## June 23, 2009

### Graphically Comparing Four Classes of Investment

Lets look at some charts. I like charts and graphs.

Below I've got charts of 4 different investments and their growth from 1990 to 2007/2008. I normalized them starting in 1990 at a starting point of 1. I then show the growth rate in future years in multiples of the initial investment. So if you start with 1 in 1990 and it hits 2 in 2008 then that means it doubled in price in that time. If you'd put \$1000 into that investment then you'd have \$2000 18 years later.

OK so now lets look at each of the investments labeled A, B, C & D in turn.

Investment A:

This investment was pretty flat for the first 14 years. It actually lost money over the first 12 years and then recovered back to its initial price a couple years later. In the last 5 years the investment started to grow pretty well and it more than doubled in that time. Investment A was up 134% in 18 years for an annual growth rate of 4.8%.

Investment B: The chart shows the growth of Investment B over the period from 1990 to 2007. Investment B grew at a pretty gradual and steady pace over the full 18 years from 1990 to 2007. In the first 5 years it was pretty flat and didn't gain. But then it gradually grew more and more. Investment B was up 104% in the 17 years for an annual growth rate of 4.2%.

Investment C:

Investment C grew quite well over the 18 year period. From 1990 to 2007 the investment was up 319%. Thats an annual growth rate of 8.2%. However the investment was more volatile and had large swings in annual ups and downs. In just a few years from 2000 to 2003 the investment lost over 38% of its value.

Investment D:
The returns on Investment D were very steady and had no swings in volatility. From 1990 to 2008 the investment received an compound annual growth rate of 5.5%.

Now lets compare and contrast the different investments.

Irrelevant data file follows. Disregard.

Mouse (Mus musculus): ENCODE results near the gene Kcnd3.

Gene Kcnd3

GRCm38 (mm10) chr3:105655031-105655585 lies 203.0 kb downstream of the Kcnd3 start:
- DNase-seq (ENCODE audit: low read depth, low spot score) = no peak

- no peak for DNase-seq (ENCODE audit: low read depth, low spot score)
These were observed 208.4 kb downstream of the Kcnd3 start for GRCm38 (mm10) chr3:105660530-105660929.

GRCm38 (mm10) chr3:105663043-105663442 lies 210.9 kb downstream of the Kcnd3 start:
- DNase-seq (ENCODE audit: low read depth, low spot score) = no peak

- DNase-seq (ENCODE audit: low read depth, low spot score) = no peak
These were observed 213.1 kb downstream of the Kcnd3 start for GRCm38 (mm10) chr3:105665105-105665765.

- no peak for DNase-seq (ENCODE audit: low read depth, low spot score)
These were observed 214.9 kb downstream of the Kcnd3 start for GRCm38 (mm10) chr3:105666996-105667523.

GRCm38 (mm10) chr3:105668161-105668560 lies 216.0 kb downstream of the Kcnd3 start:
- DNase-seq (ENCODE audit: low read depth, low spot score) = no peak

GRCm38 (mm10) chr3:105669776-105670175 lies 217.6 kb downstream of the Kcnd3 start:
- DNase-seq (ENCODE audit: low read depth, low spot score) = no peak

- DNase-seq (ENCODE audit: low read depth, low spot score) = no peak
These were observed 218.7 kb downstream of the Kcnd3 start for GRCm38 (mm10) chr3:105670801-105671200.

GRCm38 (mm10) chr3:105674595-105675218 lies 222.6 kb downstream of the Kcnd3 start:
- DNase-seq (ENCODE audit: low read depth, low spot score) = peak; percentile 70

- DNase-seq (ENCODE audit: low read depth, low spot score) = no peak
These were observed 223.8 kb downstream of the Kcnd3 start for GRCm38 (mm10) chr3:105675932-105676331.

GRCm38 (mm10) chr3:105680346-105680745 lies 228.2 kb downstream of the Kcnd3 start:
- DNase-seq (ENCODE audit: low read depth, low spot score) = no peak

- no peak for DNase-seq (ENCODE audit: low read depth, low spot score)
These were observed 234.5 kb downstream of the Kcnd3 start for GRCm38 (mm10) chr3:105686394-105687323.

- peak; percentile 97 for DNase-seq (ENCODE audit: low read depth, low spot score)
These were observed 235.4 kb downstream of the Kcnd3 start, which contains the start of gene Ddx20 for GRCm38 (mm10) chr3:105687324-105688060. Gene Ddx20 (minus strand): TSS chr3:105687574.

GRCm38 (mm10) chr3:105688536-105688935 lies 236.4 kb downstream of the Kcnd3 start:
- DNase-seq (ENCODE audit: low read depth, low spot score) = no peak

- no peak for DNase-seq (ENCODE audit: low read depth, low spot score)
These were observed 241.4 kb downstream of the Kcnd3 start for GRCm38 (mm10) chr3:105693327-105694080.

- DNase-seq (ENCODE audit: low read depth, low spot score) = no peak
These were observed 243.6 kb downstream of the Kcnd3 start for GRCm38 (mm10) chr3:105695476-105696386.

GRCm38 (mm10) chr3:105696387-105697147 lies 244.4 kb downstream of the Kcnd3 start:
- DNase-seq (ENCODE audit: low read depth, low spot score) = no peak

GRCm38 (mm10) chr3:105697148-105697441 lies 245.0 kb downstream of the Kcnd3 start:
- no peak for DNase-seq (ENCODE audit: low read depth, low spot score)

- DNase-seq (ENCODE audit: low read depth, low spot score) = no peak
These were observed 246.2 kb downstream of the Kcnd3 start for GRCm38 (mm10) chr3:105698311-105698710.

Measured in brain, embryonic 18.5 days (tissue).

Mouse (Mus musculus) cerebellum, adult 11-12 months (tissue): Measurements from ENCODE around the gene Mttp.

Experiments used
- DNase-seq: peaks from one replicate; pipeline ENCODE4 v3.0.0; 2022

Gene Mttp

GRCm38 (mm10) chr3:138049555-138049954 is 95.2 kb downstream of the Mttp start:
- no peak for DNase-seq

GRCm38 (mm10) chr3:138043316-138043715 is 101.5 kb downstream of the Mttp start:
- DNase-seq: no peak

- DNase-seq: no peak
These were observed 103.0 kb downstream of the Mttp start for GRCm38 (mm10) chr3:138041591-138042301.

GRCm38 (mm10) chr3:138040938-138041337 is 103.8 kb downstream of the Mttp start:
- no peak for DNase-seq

Comparing A, B & D
Investments A, B and D all had similar return rates. The charts look relatively similar with gradual increases over the 17-18 year periods without much wide swings in values. Investment A had the longest period without growth and took the largest dip in value. Investment D had the steadiest growth and didn't drop in value at all. Investment D grew the most and was most consistent.

C versus the others

Investment C was the clear winner in terms of overall growth. Its growth rate of 8.2% was far above the other 3 investments. However investment C also had the widest swings in value and the largest drop.

Whats best A,B,C or D?

If you compare the investments C looks the best in overall rate of return, but it has high volatility thus high risk. Investment D appears better than A or B since it has higher returns and the returns were steady with no volatility. Investment C and D are the better choices for different reasons. Investment C gives you a good safe, steady return and investment D gives you high growth with some risks.

I'm sure some of you can guess what investments C and D are. Investment C is the stock market, specifically S&P 500 index fund. Investment D is a AAA rated long term bond. Investment A and B are probably harder to pick. Investment A is gold and Investment B is real estate median home prices.

Whats the point?

I don't think that anyone should walk away from this with the idea that Bonds are better than real estate or gold. Each class of investment has its own pros and cons. Bonds are a fixed return and have low risk, but theres also no up side. Gold or Real estate have the potential for higher earnings in a boom. Stocks have a lot of potential for high earnings and a lot of risk for losses.

I guess my point is that if you are looking at the returns of an investment then you should look at the general trend over a long period of time and consider the historical volatility as well as historical returns. Don't think that gold going from \$300 to \$1000 an ounce in 8 years is a normal trend. Don't think that stocks losing 40% in a year is typical either.